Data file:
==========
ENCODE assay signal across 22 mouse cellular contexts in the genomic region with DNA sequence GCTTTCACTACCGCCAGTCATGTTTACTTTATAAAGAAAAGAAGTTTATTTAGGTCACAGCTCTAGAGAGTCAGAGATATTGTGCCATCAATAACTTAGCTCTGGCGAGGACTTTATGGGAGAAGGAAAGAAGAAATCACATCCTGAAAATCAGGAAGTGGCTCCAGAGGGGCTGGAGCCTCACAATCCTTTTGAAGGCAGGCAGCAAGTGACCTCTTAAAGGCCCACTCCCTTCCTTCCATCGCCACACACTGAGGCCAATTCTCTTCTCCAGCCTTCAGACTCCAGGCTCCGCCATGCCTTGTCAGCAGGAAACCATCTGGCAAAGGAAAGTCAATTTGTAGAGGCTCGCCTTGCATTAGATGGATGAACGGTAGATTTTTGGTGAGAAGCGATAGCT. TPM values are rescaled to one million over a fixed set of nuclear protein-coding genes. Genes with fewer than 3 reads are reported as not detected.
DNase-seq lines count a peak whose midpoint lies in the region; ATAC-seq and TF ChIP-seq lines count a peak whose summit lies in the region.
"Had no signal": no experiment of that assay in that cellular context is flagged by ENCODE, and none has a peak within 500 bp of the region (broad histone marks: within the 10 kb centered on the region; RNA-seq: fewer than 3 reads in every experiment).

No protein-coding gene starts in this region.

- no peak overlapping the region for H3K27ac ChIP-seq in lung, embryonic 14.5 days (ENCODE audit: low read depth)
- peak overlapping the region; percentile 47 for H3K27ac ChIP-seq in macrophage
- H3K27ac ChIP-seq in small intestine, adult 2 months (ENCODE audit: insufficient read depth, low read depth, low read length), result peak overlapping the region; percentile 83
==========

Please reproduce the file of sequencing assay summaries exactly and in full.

ENCODE assay signal across 22 mouse cellular contexts in the genomic region with DNA sequence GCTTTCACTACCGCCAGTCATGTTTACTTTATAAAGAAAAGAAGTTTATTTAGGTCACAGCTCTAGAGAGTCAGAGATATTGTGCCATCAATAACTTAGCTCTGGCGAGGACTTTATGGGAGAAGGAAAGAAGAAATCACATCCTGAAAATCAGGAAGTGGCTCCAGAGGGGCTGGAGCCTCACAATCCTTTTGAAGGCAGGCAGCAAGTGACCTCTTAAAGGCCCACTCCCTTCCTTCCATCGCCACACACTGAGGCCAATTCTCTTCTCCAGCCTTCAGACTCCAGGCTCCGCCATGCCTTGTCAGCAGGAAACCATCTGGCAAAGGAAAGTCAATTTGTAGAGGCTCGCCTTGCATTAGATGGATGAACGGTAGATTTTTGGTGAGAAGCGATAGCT. TPM values are rescaled to one million over a fixed set of nuclear protein-coding genes. Genes with fewer than 3 reads are reported as not detected.
DNase-seq lines count a peak whose midpoint lies in the region; ATAC-seq and TF ChIP-seq lines count a peak whose summit lies in the region.
"Had no signal": no experiment of that assay in that cellular context is flagged by ENCODE, and none has a peak within 500 bp of the region (broad histone marks: within the 10 kb centered on the region; RNA-seq: fewer than 3 reads in every experiment).

No protein-coding gene starts in this region.

- no peak overlapping the region for H3K27ac ChIP-seq in lung, embryonic 14.5 days (ENCODE audit: low read depth)
- peak overlapping the region; percentile 47 for H3K27ac ChIP-seq in macrophage
- H3K27ac ChIP-seq in small intestine, adult 2 months (ENCODE audit: insufficient read depth, low read depth, low read length), result peak overlapping the region; percentile 83